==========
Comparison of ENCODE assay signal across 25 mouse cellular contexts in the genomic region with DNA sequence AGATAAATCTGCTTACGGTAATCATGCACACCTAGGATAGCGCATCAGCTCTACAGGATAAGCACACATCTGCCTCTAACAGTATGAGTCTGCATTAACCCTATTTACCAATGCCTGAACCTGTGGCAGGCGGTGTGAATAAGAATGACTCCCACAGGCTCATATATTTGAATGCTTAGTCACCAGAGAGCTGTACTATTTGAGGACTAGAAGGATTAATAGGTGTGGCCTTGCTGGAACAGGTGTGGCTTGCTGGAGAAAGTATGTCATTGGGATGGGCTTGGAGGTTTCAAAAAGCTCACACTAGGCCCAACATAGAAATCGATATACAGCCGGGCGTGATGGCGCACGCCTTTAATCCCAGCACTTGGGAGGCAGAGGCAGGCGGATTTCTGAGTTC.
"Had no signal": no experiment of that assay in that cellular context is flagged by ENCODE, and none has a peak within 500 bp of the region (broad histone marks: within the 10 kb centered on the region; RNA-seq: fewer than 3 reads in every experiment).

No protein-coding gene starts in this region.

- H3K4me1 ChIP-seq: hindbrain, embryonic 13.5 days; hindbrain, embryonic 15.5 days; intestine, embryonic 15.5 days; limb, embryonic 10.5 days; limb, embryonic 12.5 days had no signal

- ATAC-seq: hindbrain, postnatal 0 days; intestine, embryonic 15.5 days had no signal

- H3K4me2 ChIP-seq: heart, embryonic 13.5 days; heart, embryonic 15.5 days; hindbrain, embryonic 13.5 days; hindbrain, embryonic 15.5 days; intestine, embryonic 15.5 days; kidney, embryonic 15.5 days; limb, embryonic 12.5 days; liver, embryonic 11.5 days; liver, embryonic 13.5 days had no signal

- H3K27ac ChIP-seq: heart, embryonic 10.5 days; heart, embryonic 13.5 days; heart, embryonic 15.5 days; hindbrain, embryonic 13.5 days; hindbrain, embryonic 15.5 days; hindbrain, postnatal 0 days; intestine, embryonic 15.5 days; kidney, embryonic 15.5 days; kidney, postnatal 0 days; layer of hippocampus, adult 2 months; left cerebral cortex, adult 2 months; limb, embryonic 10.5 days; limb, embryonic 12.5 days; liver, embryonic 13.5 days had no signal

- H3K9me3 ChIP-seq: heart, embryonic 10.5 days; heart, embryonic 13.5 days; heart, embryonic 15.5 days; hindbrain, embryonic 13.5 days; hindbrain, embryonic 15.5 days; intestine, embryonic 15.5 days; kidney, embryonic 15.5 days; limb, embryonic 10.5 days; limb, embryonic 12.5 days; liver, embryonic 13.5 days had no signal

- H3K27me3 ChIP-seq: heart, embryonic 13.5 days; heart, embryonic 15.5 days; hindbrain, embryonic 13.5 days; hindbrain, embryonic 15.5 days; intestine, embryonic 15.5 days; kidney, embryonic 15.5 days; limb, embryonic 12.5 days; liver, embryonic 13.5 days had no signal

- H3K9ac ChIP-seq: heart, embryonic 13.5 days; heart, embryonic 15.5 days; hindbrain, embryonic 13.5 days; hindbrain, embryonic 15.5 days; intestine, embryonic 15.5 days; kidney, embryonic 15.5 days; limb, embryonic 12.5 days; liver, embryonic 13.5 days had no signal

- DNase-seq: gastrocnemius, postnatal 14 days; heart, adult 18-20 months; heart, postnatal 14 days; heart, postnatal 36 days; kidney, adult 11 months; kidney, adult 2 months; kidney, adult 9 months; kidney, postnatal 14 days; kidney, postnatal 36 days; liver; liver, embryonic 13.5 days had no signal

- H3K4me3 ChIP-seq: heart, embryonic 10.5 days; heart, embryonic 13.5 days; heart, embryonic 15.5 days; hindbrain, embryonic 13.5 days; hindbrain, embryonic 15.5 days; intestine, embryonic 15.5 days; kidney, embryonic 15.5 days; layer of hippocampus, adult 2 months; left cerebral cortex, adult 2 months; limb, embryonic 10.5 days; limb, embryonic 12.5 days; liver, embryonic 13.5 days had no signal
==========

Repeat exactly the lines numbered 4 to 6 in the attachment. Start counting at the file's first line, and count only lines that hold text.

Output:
- H3K4me1 ChIP-seq: hindbrain, embryonic 13.5 days; hindbrain, embryonic 15.5 days; intestine, embryonic 15.5 days; limb, embryonic 10.5 days; limb, embryonic 12.5 days had no signal

- ATAC-seq: hindbrain, postnatal 0 days; intestine, embryonic 15.5 days had no signal

- H3K4me2 ChIP-seq: heart, embryonic 13.5 days; heart, embryonic 15.5 days; hindbrain, embryonic 13.5 days; hindbrain, embryonic 15.5 days; intestine, embryonic 15.5 days; kidney, embryonic 15.5 days; limb, embryonic 12.5 days; liver, embryonic 11.5 days; liver, embryonic 13.5 days had no signal